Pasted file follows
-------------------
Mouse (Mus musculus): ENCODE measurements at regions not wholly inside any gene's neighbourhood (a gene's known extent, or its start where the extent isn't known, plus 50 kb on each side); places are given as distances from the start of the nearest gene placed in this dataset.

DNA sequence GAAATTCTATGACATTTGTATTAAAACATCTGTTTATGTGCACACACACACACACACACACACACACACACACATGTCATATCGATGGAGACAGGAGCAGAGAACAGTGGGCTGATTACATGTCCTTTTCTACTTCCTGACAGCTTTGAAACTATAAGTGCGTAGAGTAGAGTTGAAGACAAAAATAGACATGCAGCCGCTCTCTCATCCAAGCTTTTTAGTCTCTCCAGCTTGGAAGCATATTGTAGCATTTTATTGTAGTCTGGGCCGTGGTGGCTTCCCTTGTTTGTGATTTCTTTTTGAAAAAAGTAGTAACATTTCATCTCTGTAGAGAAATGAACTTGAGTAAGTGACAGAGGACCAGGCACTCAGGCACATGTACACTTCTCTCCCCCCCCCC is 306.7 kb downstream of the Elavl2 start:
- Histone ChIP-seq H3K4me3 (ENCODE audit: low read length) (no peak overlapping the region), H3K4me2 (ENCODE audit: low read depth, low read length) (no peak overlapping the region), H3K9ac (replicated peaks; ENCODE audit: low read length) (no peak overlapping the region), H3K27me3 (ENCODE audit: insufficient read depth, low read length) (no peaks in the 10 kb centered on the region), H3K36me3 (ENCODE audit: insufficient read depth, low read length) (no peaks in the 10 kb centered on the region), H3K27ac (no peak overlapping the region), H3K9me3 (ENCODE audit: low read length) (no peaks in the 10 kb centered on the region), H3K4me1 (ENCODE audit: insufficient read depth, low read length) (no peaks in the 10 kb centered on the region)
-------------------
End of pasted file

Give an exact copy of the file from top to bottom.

Mouse (Mus musculus): ENCODE measurements at regions not wholly inside any gene's neighbourhood (a gene's known extent, or its start where the extent isn't known, plus 50 kb on each side); places are given as distances from the start of the nearest gene placed in this dataset.

DNA sequence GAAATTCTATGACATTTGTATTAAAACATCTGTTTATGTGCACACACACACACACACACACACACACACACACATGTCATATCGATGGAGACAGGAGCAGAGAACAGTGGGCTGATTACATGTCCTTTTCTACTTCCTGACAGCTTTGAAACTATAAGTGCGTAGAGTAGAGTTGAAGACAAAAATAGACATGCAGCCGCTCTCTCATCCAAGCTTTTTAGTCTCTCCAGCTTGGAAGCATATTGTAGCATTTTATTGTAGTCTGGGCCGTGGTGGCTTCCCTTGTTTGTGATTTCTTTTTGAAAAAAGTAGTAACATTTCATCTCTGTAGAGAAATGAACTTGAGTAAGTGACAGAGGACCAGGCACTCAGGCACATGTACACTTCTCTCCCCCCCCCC is 306.7 kb downstream of the Elavl2 start:
- Histone ChIP-seq H3K4me3 (ENCODE audit: low read length) (no peak overlapping the region), H3K4me2 (ENCODE audit: low read depth, low read length) (no peak overlapping the region), H3K9ac (replicated peaks; ENCODE audit: low read length) (no peak overlapping the region), H3K27me3 (ENCODE audit: insufficient read depth, low read length) (no peaks in the 10 kb centered on the region), H3K36me3 (ENCODE audit: insufficient read depth, low read length) (no peaks in the 10 kb centered on the region), H3K27ac (no peak overlapping the region), H3K9me3 (ENCODE audit: low read length) (no peaks in the 10 kb centered on the region), H3K4me1 (ENCODE audit: insufficient read depth, low read length) (no peaks in the 10 kb centered on the region)